Review by Cavan Gilbey
The Strange Case of Dr Jekyll and Mr Hyde by Robert Louis Stevenson is a corner stone of the gothic
horror genre. A compelling novella telling the tale of one man’s struggles to fight human nature’s
violent impulses as well as being a great study on the psychology behind public and private
personas. Of course there have been dozens of interpretations across all the major mediums; tv,
film, stage and even a small handful of video game adaptations. I’ve always been partial to John
Barrymore’s silent film adaption from 1920 and I was introduced to the story by seeing a local drama
society perform a stage adaptation, but I only read the novel relatively recently. Dr Jekyll and Mr
Hyde is one of those stories we are just born knowing due to its wide-spread integration into
cultures across the globe.
Naturally that makes creating a wholly original or fresh take on the story incredibly difficult as you
will inevitably cover ground covered by any number of tv mini-series or modernised stage
adaptations. Big Finish had a bit of task on their hand when it came to making their adaptation stand
out in the ocean of content surrounding this story; a task they don’t really try to cover.
What we have hear is an incredibly accurate and faithful adaptation of Stevenson’s text, staying true
to the characterisations and events of the novella without really any deviation. And that could be the
biggest downfall here. Nicholas Briggs has provided us with a no bells or whistles version of the
story; what we get is basically a direct transposition of Stevenson’s novel even down to bits of
dialogue being directly lifted. And while this is produced and directed with Briggs’ signature eye for
quality, there is little to entice lovers of this story. The wonderful thing about adaptation is that you
have leeway to make the story suit your vision; some of the best novel adaptions by Big Finish have a
director’s or writer’s authorial signature written all over them (the H G Wells adaptations are by far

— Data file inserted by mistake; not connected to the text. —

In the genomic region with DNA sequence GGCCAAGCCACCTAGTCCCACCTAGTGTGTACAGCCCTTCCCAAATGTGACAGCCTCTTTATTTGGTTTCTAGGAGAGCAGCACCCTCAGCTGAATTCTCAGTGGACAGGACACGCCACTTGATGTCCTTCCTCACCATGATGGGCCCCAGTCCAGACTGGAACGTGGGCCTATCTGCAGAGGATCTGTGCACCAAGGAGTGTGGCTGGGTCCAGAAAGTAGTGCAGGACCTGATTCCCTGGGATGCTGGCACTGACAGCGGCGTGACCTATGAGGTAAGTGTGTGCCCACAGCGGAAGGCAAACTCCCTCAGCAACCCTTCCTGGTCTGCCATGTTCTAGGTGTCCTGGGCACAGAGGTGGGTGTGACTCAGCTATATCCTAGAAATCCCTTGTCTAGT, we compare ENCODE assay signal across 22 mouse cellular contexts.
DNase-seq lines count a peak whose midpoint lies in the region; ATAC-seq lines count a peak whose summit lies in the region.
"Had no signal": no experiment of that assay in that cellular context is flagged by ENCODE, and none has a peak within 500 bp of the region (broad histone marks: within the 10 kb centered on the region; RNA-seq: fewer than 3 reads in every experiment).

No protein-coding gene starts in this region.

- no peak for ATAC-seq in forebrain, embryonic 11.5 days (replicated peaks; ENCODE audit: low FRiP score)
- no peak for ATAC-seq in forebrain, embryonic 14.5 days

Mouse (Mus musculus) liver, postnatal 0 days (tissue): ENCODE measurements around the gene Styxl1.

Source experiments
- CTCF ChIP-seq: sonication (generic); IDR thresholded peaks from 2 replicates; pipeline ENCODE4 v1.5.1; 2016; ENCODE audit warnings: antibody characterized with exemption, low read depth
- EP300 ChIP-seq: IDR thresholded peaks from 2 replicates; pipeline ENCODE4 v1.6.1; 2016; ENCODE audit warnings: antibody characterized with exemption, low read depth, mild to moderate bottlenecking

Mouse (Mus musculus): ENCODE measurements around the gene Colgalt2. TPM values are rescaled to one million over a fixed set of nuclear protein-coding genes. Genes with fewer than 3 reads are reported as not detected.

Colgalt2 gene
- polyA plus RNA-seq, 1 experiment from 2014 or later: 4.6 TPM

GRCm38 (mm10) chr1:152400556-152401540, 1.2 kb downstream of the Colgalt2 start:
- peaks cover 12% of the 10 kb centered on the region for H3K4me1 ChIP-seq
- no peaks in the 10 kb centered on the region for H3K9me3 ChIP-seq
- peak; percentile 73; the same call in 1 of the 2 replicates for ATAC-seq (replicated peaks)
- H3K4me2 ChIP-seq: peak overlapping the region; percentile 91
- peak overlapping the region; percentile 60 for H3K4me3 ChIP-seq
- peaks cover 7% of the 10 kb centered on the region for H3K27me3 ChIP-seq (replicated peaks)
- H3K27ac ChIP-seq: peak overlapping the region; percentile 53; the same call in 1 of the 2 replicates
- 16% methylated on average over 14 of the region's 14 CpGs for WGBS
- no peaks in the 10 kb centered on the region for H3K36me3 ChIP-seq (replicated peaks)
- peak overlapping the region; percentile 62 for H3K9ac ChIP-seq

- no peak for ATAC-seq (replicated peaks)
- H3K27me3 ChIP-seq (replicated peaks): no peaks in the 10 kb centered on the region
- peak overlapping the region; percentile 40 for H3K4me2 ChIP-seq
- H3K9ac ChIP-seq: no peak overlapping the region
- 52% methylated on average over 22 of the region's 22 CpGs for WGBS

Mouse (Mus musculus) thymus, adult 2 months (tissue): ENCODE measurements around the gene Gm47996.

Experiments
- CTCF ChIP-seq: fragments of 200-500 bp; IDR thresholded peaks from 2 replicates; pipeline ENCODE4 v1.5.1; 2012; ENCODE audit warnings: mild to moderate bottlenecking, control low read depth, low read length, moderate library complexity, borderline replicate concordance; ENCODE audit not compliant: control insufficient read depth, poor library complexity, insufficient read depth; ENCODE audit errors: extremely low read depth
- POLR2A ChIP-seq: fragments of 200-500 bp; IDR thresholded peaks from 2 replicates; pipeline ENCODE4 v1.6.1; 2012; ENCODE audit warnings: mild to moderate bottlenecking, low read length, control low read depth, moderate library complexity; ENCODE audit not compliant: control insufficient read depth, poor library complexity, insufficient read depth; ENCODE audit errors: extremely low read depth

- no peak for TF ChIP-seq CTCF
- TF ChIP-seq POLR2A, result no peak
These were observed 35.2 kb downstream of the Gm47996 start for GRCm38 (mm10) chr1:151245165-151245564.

the best example of what can be done with audio adaptations) but with this latest entry in the Big
Finish Classics range I don’t feel like much of Briggs’ voice comes out in making this version of the
story his own.
The cast are what sell this adaptation as they are brilliant, really encapsulating the tone and
atmosphere of the gothic aesthetic. John Heffernan offers a good double performance as the titular
duo, providing an aged fragility to his Jekyll which nicely juxtaposes the snarling monstrous persona
of Hyde. Heffernan’s Hyde performance is intimidating and really sells the decent into depravity that
Jekyll suffers when he is forced to succumb to the Hyde persona. Barnaby Kay’s Utterson is another
great casting choice here, bringing a sense of warmth in those scenes with Jekyll where you can
really feel that friendly relationship become realised but Kay also manages to capture the confusion
and fear Utterson has as his role in the police investigation becomes more prominent.
I find it really difficult to recommend or even grade this release, in fact I’m not going to score it a few
reasons; firstly this just do enough to separate itself from the multitude of adaptions, making it
unfortunately slip into obscurity, secondly the performances are really the only thing I can grade this
on and they are up to the usual standard we have from Big Finish. I still maintain that this is an
enjoyable adaptation, but you have to go in knowing this is a real no thrills no spills version of the
story. A good adaptation but I feel like Briggs could have done so much more with the story, maybe
then it might be able to stand on it’s a bit better.
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